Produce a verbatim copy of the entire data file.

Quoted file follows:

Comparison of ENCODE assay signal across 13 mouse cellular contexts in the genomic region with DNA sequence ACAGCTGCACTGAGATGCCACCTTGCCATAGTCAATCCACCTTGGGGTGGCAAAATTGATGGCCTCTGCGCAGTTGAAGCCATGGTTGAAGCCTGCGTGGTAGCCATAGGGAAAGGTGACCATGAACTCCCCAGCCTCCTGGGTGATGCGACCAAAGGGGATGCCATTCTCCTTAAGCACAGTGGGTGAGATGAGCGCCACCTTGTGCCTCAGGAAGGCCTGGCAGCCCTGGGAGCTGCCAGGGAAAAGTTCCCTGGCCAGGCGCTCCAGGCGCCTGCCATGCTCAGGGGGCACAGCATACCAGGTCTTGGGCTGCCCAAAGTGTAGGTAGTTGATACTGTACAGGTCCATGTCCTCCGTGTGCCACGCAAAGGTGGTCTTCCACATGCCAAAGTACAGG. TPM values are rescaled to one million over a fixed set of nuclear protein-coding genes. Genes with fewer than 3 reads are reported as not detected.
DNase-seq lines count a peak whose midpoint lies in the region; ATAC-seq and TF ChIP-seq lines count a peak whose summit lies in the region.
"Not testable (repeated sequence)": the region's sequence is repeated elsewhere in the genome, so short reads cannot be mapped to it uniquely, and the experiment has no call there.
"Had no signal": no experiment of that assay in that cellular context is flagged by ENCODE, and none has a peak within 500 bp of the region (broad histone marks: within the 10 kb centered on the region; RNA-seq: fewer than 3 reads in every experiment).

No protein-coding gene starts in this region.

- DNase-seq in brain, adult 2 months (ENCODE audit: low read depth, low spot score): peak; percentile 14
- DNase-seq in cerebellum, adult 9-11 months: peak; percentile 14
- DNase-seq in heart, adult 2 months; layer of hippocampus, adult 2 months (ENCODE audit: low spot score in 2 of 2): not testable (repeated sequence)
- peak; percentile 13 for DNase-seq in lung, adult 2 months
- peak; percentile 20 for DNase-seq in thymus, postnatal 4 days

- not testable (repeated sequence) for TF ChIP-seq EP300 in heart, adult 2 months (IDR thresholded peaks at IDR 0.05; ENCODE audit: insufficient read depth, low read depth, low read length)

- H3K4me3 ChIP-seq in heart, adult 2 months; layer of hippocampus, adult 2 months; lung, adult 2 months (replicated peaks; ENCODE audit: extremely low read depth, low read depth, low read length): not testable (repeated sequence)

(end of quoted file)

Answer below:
Comparison of ENCODE assay signal across 13 mouse cellular contexts in the genomic region with DNA sequence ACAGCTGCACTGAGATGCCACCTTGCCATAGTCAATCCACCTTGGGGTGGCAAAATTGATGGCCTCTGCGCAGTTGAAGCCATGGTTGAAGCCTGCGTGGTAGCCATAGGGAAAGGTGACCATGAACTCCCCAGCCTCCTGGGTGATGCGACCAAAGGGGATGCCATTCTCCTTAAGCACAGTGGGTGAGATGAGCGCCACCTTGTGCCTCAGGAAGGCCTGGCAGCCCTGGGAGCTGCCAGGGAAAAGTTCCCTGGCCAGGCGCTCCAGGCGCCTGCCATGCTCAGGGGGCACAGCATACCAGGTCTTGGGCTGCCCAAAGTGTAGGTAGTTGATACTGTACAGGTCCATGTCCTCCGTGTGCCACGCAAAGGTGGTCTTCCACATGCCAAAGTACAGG. TPM values are rescaled to one million over a fixed set of nuclear protein-coding genes. Genes with fewer than 3 reads are reported as not detected.
DNase-seq lines count a peak whose midpoint lies in the region; ATAC-seq and TF ChIP-seq lines count a peak whose summit lies in the region.
"Not testable (repeated sequence)": the region's sequence is repeated elsewhere in the genome, so short reads cannot be mapped to it uniquely, and the experiment has no call there.
"Had no signal": no experiment of that assay in that cellular context is flagged by ENCODE, and none has a peak within 500 bp of the region (broad histone marks: within the 10 kb centered on the region; RNA-seq: fewer than 3 reads in every experiment).

No protein-coding gene starts in this region.

- DNase-seq in brain, adult 2 months (ENCODE audit: low read depth, low spot score): peak; percentile 14
- DNase-seq in cerebellum, adult 9-11 months: peak; percentile 14
- DNase-seq in heart, adult 2 months; layer of hippocampus, adult 2 months (ENCODE audit: low spot score in 2 of 2): not testable (repeated sequence)
- peak; percentile 13 for DNase-seq in lung, adult 2 months
- peak; percentile 20 for DNase-seq in thymus, postnatal 4 days

- not testable (repeated sequence) for TF ChIP-seq EP300 in heart, adult 2 months (IDR thresholded peaks at IDR 0.05; ENCODE audit: insufficient read depth, low read depth, low read length)

- H3K4me3 ChIP-seq in heart, adult 2 months; layer of hippocampus, adult 2 months; lung, adult 2 months (replicated peaks; ENCODE audit: extremely low read depth, low read depth, low read length): not testable (repeated sequence)